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troublemag | September 20, 2021

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Deep Trouble

Deep Trouble

Deep dive into topics that deserve a sustained conversation.
Deep listening = Deep Trouble: the 60 minute grab.

Listen to all of the Deep Trouble interviews we’ve run to date.

Deep Trouble also features on 94.9 Main FM Mondays 4-5pm.

Deep Trouble is a deep listening podcast that explores long-form conversations with artists, writers, celebrities, scientists, historians and other public figures, interviewed by an expert versed in therapeutic techniques based upon the principles of Acceptance and Commitment Therapy (ACT), Dialectical Behaviour Therapy (DBT) and Socratic Questioning.

Following on from Trouble’s Social Work interview format, the Deep Trouble podcast, delves deep into the psychological underpinnings of the guests in an attempt to find the signs, events, meanings and narratives that have informed their public, creative and private lives.

Amazing interviews with Rev. Tim Costello, acclaimed Cancer Scientist Jennifer Byrne, retired politician and anti-gambling advocate Kelvin Thompson and MORE.
The Vandemonian War – Dr Nick Brodie (Hardie Grant Books)

The past isn’t dead, it isn’t even the past – William Faulkner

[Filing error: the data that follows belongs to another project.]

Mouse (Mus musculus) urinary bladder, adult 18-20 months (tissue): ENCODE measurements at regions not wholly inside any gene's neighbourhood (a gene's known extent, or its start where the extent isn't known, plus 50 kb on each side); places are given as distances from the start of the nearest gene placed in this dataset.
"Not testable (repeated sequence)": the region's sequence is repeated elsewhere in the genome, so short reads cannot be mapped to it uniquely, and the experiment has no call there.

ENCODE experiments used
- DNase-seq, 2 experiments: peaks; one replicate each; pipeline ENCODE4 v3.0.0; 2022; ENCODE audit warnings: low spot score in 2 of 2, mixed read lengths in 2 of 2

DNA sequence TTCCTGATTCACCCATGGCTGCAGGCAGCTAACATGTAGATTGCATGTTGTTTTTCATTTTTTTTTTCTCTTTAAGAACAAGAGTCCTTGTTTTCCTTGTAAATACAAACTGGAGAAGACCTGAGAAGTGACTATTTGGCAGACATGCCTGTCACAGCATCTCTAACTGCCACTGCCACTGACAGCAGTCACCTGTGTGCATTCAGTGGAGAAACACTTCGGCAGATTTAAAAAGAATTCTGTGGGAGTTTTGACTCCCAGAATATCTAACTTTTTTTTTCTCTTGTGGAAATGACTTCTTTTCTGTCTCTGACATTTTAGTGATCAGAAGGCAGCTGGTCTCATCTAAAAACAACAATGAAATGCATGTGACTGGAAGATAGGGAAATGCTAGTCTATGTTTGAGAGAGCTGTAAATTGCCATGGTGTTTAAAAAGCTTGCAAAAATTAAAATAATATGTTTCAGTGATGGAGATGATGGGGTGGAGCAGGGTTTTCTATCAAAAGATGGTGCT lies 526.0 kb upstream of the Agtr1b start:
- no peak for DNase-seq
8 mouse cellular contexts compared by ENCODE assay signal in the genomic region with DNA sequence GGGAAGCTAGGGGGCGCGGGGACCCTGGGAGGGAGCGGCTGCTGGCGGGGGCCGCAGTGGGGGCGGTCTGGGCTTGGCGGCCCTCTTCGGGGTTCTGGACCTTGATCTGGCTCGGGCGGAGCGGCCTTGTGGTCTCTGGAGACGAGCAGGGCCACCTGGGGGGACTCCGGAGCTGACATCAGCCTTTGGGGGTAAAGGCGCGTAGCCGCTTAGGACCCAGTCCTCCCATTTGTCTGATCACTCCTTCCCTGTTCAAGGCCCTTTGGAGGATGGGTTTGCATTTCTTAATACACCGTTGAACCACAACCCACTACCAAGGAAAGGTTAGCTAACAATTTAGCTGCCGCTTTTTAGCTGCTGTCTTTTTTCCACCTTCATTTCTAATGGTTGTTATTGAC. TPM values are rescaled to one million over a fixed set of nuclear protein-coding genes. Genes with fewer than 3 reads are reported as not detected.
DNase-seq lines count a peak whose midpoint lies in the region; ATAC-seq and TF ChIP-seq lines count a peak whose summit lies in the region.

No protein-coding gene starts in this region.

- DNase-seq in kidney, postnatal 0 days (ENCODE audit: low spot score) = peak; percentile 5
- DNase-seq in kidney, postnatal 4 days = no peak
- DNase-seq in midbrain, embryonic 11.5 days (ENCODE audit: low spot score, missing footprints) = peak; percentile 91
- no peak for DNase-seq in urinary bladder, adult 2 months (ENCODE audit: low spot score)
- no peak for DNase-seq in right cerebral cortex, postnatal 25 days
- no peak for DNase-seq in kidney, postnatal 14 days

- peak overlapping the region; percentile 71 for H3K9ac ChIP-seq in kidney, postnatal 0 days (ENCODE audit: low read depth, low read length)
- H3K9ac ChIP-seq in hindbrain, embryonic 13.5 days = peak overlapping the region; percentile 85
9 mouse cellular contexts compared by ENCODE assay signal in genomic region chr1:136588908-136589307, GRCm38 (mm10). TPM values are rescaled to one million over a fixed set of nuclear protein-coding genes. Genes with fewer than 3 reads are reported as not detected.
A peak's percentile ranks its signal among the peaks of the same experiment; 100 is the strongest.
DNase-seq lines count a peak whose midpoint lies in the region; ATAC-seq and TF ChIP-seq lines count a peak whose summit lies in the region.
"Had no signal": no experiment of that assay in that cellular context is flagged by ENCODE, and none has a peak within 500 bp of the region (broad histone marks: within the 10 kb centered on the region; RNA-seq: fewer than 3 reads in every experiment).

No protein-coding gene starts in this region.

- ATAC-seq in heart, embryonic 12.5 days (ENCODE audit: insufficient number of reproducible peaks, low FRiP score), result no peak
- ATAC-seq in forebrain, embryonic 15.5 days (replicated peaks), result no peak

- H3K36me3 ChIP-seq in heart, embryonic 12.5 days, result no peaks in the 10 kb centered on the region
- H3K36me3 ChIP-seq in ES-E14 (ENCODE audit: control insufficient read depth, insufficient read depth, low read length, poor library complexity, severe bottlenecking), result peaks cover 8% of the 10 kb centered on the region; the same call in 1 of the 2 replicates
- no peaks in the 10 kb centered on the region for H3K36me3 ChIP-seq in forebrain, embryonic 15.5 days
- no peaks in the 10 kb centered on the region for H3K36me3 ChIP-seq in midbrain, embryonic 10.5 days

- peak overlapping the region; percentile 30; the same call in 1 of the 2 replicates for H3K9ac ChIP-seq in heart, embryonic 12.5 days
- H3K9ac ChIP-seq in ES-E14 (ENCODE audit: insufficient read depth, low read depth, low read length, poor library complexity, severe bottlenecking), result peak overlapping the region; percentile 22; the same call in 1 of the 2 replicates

In this interview, Dr Nick Brodie is in conversation about his new book The Vandemonian War; a revisionist history that details the secret war waged by the British Empire against the Aboriginal Tasmanians. Dr Brodie’s book is a refutation of the myth that the war was simply a bloody frontier feud between pastoralists and Aboriginal tribes, and instead seeks to elucidate the concerted military campaign perpetrated by the British government that drove the Aboriginal tribes off of their native land and to the very brink of extinction. Dr Brodie also discusses how misperceptions and misrepresentation of the past inform the Australian nationalist identity today.
Salt Blood – Associate Professor Michael Adams (winner of the 2017 Calibre Essay prize, Australian Book Review).

There are no words that fit grief. Nothing we can say. We do not want to be told everything is all right. It is not. – Patrick Holland, ‘Silent Plains’ (2014)

Associate Professor Michael Adams won the 2017 Calibre Essay Prize for his essay ‘Salt Blood’ which is a powerful contemplation on free diving, memory and grief. Michael talks about how abandonment, first when his mother left the family and then when his father committed suicide when he was only fourteen years old, has shaped his adult life and relationships. Michael talks about how ‘Salt Blood’ is his attempt to reconcile the past, whilst also being an exploration of the relationship between breath, free diving and meditation, and how these practices have brought him closer to acceptance of his father’s death and his own mortality.